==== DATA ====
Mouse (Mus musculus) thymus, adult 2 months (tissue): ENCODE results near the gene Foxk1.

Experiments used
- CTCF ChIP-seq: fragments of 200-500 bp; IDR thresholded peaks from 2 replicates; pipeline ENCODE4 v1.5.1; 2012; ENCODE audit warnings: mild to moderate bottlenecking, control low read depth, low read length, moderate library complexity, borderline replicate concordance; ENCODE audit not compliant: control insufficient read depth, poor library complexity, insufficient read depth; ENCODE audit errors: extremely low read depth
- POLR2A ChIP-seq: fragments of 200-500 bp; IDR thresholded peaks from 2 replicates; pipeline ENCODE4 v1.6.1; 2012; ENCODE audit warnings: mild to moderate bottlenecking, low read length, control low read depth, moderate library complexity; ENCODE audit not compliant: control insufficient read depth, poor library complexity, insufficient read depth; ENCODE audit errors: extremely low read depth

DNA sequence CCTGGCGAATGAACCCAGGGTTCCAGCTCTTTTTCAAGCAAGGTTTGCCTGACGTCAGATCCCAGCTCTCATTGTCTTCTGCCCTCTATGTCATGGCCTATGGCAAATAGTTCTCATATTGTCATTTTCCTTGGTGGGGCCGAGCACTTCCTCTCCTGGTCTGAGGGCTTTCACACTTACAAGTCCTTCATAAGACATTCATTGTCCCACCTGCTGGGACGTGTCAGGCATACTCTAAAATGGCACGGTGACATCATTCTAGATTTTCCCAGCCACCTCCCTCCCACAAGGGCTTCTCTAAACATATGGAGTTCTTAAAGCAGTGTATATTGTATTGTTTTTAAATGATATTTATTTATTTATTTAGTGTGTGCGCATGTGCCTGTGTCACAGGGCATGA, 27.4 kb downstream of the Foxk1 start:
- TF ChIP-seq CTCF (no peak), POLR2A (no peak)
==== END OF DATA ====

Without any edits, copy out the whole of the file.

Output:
Mouse (Mus musculus) thymus, adult 2 months (tissue): ENCODE results near the gene Foxk1.

Experiments used
- CTCF ChIP-seq: fragments of 200-500 bp; IDR thresholded peaks from 2 replicates; pipeline ENCODE4 v1.5.1; 2012; ENCODE audit warnings: mild to moderate bottlenecking, control low read depth, low read length, moderate library complexity, borderline replicate concordance; ENCODE audit not compliant: control insufficient read depth, poor library complexity, insufficient read depth; ENCODE audit errors: extremely low read depth
- POLR2A ChIP-seq: fragments of 200-500 bp; IDR thresholded peaks from 2 replicates; pipeline ENCODE4 v1.6.1; 2012; ENCODE audit warnings: mild to moderate bottlenecking, low read length, control low read depth, moderate library complexity; ENCODE audit not compliant: control insufficient read depth, poor library complexity, insufficient read depth; ENCODE audit errors: extremely low read depth

DNA sequence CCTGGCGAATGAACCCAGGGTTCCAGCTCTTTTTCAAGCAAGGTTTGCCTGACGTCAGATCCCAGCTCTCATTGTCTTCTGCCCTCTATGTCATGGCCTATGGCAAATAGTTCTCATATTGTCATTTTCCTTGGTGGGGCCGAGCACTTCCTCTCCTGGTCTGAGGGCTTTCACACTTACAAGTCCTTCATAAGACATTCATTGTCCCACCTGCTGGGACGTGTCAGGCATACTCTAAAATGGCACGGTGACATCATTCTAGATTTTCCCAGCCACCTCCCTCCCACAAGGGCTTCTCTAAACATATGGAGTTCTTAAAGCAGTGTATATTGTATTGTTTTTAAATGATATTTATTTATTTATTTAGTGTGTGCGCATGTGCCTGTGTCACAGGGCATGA, 27.4 kb downstream of the Foxk1 start:
- TF ChIP-seq CTCF (no peak), POLR2A (no peak)